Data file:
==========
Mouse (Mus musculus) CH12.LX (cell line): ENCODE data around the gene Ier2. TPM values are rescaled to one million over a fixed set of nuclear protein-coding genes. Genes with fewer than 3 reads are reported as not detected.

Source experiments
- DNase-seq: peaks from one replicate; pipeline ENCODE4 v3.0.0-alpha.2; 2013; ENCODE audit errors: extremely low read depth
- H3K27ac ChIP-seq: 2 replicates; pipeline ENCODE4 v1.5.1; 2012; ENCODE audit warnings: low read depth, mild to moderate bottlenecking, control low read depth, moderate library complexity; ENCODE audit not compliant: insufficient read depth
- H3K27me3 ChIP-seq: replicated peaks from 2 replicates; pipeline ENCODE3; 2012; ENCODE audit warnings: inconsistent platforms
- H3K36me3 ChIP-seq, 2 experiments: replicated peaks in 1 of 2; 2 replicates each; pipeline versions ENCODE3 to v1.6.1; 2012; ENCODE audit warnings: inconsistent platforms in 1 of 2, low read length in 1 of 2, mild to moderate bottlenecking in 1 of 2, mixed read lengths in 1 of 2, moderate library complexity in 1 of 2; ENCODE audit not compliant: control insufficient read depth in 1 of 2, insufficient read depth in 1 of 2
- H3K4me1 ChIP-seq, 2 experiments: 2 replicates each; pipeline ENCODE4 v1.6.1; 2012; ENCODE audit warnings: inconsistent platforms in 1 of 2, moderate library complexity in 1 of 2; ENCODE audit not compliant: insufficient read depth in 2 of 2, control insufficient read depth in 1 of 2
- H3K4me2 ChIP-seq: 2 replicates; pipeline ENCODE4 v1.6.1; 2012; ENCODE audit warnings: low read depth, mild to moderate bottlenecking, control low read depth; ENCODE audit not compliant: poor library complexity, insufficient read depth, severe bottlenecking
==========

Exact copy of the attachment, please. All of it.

Mouse (Mus musculus) CH12.LX (cell line): ENCODE data around the gene Ier2. TPM values are rescaled to one million over a fixed set of nuclear protein-coding genes. Genes with fewer than 3 reads are reported as not detected.

Source experiments
- DNase-seq: peaks from one replicate; pipeline ENCODE4 v3.0.0-alpha.2; 2013; ENCODE audit errors: extremely low read depth
- H3K27ac ChIP-seq: 2 replicates; pipeline ENCODE4 v1.5.1; 2012; ENCODE audit warnings: low read depth, mild to moderate bottlenecking, control low read depth, moderate library complexity; ENCODE audit not compliant: insufficient read depth
- H3K27me3 ChIP-seq: replicated peaks from 2 replicates; pipeline ENCODE3; 2012; ENCODE audit warnings: inconsistent platforms
- H3K36me3 ChIP-seq, 2 experiments: replicated peaks in 1 of 2; 2 replicates each; pipeline versions ENCODE3 to v1.6.1; 2012; ENCODE audit warnings: inconsistent platforms in 1 of 2, low read length in 1 of 2, mild to moderate bottlenecking in 1 of 2, mixed read lengths in 1 of 2, moderate library complexity in 1 of 2; ENCODE audit not compliant: control insufficient read depth in 1 of 2, insufficient read depth in 1 of 2
- H3K4me1 ChIP-seq, 2 experiments: 2 replicates each; pipeline ENCODE4 v1.6.1; 2012; ENCODE audit warnings: inconsistent platforms in 1 of 2, moderate library complexity in 1 of 2; ENCODE audit not compliant: insufficient read depth in 2 of 2, control insufficient read depth in 1 of 2
- H3K4me2 ChIP-seq: 2 replicates; pipeline ENCODE4 v1.6.1; 2012; ENCODE audit warnings: low read depth, mild to moderate bottlenecking, control low read depth; ENCODE audit not compliant: poor library complexity, insufficient read depth, severe bottlenecking